SOUTH AFRICA- The plethora of laws recently enacted to bring the South African investment environment up to international standards raise the costs of compliance for affected companies, but they will give comfort to investors grown weary - and in some cases poor - through hit-and-run sales tactics and lax reporting standards.
The five most important pieces of legislation are:
- The Collective Investment Schemes Control Act (CIS), which replaces the old Unit Trust Control and Participation Bonds Acts.
- The Financial Advisory and Intermediary Service Act (FAIS), which imposes a code of conduct on intermediaries and sets minimum professional standards for those involved in advising or marketing financial products.
- The Promotion of Access to Information Act (PAIA), which guarantees individuals’ access to information about them held by the State or any other organisation.
- The Electronic Communications Act gives legal standing to electronic data and does away with the requirements for documents to be in writing and the need for signatures.
- The Financial Intelligence Centre Act (FICA), more colloquially know as the Money Laundering act.
“These new acts are not aimed simply at generating more red tape and administrative hassles but are focused on the key areas of enhancing investor protection, enshrining the right to information, facilitating the flow of electronic business and record keeping and guarding against possible money laundering activities,” said asset manager Fairhead’s compliance officer Tasneem Gangat.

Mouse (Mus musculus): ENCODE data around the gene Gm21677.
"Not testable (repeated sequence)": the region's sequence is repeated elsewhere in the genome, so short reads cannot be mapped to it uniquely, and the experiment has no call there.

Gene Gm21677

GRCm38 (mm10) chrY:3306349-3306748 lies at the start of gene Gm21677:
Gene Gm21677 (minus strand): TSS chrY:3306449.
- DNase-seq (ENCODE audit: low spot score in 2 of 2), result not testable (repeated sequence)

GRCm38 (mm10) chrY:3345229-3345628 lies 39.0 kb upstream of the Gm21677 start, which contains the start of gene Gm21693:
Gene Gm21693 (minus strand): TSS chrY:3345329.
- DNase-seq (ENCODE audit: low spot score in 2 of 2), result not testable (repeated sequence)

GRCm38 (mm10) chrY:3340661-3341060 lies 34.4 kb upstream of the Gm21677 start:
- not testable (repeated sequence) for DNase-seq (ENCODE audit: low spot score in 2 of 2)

This legislation follows the introduction in July 2001 of policyholder protection rules which obligate advisers to be completely transparent in their dealings with clients, disclosing all costs, benefits, exemptions and expected investment returns, while providing recourse for clients in the event of bad or inaccurate advice.
Complying with the various acts may cause problems for the companies involved, added Gangat.
Companies will at the very least have to appoint an information officer to deal with the PAIA and a compliance officer to deal with the FAIS and CIS bills.
Despite the avalanche of laws, there are still grey areas. For example, the PAIA can be subverted by compelling clients to sign confidentiality contracts - though this is certainly against the spirit of the Act and may be tested in the courts.
The CIS Act covers all unitised portfolios, which creates a problem all on its own, as many insurance and retirement funds are unitised for performance calculation purposes but are not regulated by the CIS Act as they are covered by the Insurance and Pension Funds Act.
“This has created an uneven playing field whereby hedge funds, for instance, are permissible investments for insurance funds, but are not permitted for unit trusts,” said Gangat.
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